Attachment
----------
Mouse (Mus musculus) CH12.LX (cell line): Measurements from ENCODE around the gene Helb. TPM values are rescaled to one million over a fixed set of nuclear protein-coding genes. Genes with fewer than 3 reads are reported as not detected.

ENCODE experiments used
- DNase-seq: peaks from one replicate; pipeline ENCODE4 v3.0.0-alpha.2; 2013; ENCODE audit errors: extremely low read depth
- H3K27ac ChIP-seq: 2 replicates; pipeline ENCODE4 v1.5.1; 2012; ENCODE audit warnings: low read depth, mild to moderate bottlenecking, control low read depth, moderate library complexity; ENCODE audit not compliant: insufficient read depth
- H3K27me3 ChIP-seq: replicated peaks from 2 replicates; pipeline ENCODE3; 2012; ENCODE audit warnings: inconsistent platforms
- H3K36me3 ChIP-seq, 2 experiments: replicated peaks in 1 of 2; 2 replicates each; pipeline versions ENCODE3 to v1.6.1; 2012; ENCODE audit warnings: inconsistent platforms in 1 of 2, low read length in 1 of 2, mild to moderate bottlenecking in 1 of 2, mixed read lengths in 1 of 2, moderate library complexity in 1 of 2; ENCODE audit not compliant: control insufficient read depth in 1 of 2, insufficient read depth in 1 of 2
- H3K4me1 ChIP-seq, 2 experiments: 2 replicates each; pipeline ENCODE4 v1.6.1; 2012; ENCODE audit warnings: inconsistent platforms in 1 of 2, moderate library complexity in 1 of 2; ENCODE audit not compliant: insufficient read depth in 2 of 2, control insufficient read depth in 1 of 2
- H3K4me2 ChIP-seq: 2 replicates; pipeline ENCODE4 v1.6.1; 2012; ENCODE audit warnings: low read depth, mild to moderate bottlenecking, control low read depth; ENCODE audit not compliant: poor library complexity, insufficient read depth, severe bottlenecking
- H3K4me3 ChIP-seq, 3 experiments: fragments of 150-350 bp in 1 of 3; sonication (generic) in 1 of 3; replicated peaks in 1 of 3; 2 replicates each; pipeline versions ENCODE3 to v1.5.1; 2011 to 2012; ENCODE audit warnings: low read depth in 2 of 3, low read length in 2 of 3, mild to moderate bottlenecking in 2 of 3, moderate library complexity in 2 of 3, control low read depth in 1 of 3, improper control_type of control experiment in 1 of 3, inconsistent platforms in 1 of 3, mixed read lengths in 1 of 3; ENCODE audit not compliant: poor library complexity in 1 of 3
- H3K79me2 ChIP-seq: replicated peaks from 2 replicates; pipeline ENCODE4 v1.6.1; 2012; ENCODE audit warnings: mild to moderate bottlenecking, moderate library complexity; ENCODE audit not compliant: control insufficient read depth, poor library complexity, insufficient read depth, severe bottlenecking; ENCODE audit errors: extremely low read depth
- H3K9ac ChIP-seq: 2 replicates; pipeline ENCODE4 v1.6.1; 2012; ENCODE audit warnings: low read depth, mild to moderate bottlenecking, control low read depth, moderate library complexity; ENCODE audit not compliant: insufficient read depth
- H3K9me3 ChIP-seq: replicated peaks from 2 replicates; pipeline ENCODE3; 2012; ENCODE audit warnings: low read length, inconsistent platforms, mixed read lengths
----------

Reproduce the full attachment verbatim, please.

Mouse (Mus musculus) CH12.LX (cell line): Measurements from ENCODE around the gene Helb. TPM values are rescaled to one million over a fixed set of nuclear protein-coding genes. Genes with fewer than 3 reads are reported as not detected.

ENCODE experiments used
- DNase-seq: peaks from one replicate; pipeline ENCODE4 v3.0.0-alpha.2; 2013; ENCODE audit errors: extremely low read depth
- H3K27ac ChIP-seq: 2 replicates; pipeline ENCODE4 v1.5.1; 2012; ENCODE audit warnings: low read depth, mild to moderate bottlenecking, control low read depth, moderate library complexity; ENCODE audit not compliant: insufficient read depth
- H3K27me3 ChIP-seq: replicated peaks from 2 replicates; pipeline ENCODE3; 2012; ENCODE audit warnings: inconsistent platforms
- H3K36me3 ChIP-seq, 2 experiments: replicated peaks in 1 of 2; 2 replicates each; pipeline versions ENCODE3 to v1.6.1; 2012; ENCODE audit warnings: inconsistent platforms in 1 of 2, low read length in 1 of 2, mild to moderate bottlenecking in 1 of 2, mixed read lengths in 1 of 2, moderate library complexity in 1 of 2; ENCODE audit not compliant: control insufficient read depth in 1 of 2, insufficient read depth in 1 of 2
- H3K4me1 ChIP-seq, 2 experiments: 2 replicates each; pipeline ENCODE4 v1.6.1; 2012; ENCODE audit warnings: inconsistent platforms in 1 of 2, moderate library complexity in 1 of 2; ENCODE audit not compliant: insufficient read depth in 2 of 2, control insufficient read depth in 1 of 2
- H3K4me2 ChIP-seq: 2 replicates; pipeline ENCODE4 v1.6.1; 2012; ENCODE audit warnings: low read depth, mild to moderate bottlenecking, control low read depth; ENCODE audit not compliant: poor library complexity, insufficient read depth, severe bottlenecking
- H3K4me3 ChIP-seq, 3 experiments: fragments of 150-350 bp in 1 of 3; sonication (generic) in 1 of 3; replicated peaks in 1 of 3; 2 replicates each; pipeline versions ENCODE3 to v1.5.1; 2011 to 2012; ENCODE audit warnings: low read depth in 2 of 3, low read length in 2 of 3, mild to moderate bottlenecking in 2 of 3, moderate library complexity in 2 of 3, control low read depth in 1 of 3, improper control_type of control experiment in 1 of 3, inconsistent platforms in 1 of 3, mixed read lengths in 1 of 3; ENCODE audit not compliant: poor library complexity in 1 of 3
- H3K79me2 ChIP-seq: replicated peaks from 2 replicates; pipeline ENCODE4 v1.6.1; 2012; ENCODE audit warnings: mild to moderate bottlenecking, moderate library complexity; ENCODE audit not compliant: control insufficient read depth, poor library complexity, insufficient read depth, severe bottlenecking; ENCODE audit errors: extremely low read depth
- H3K9ac ChIP-seq: 2 replicates; pipeline ENCODE4 v1.6.1; 2012; ENCODE audit warnings: low read depth, mild to moderate bottlenecking, control low read depth, moderate library complexity; ENCODE audit not compliant: insufficient read depth
- H3K9me3 ChIP-seq: replicated peaks from 2 replicates; pipeline ENCODE3; 2012; ENCODE audit warnings: low read length, inconsistent platforms, mixed read lengths